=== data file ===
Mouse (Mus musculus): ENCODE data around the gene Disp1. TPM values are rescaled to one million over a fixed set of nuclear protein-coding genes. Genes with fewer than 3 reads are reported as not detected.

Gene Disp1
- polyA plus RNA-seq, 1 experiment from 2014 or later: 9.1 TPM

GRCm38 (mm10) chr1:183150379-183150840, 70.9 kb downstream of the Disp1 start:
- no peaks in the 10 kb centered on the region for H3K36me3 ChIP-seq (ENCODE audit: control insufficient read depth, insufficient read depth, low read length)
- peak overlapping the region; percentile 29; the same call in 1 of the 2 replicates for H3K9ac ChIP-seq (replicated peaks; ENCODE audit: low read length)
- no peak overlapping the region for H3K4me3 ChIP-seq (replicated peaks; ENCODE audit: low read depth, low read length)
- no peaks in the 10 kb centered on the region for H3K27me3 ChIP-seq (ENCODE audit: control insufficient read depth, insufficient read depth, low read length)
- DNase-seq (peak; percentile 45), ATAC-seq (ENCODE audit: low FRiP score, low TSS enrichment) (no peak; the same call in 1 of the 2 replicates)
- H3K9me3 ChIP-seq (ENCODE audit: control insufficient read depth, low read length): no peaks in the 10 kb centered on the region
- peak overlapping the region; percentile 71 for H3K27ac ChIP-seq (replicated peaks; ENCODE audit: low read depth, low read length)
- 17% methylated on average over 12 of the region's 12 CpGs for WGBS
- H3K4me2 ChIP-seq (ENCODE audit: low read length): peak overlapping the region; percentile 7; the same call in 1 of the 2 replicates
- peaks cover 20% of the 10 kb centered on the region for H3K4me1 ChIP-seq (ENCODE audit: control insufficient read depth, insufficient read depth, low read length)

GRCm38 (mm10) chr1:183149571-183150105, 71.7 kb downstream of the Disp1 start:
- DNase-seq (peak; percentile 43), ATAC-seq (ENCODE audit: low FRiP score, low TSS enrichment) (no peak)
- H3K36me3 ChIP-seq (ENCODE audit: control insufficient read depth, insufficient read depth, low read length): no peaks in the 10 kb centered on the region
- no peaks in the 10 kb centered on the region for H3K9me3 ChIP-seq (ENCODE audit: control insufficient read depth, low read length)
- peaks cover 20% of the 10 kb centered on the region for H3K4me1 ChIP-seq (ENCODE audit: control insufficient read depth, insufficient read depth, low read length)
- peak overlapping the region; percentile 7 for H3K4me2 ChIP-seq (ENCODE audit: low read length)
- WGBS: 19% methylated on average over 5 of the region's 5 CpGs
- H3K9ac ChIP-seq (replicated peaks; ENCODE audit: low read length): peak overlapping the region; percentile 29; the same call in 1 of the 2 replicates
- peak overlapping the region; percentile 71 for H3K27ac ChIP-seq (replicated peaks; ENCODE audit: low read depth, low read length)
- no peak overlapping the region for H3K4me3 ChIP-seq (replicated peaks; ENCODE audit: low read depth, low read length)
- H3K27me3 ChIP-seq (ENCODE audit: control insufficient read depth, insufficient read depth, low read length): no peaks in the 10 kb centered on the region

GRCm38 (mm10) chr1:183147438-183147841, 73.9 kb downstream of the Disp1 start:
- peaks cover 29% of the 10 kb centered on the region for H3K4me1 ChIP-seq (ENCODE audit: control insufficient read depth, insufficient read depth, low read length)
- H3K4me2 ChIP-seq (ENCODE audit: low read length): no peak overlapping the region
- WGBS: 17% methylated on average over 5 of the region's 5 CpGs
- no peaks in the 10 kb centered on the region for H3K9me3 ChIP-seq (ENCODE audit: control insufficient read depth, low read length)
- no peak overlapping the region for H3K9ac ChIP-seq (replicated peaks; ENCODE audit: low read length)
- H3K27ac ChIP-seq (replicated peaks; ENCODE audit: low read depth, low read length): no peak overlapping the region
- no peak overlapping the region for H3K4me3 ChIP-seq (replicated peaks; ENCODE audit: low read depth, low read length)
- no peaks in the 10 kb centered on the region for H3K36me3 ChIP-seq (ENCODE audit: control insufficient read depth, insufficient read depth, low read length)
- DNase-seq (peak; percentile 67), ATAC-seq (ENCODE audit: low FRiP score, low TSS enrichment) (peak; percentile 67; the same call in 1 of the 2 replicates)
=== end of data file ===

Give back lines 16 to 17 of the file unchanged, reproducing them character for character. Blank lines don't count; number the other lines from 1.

- DNase-seq (peak; percentile 43), ATAC-seq (ENCODE audit: low FRiP score, low TSS enrichment) (no peak)
- H3K36me3 ChIP-seq (ENCODE audit: control insufficient read depth, insufficient read depth, low read length): no peaks in the 10 kb centered on the region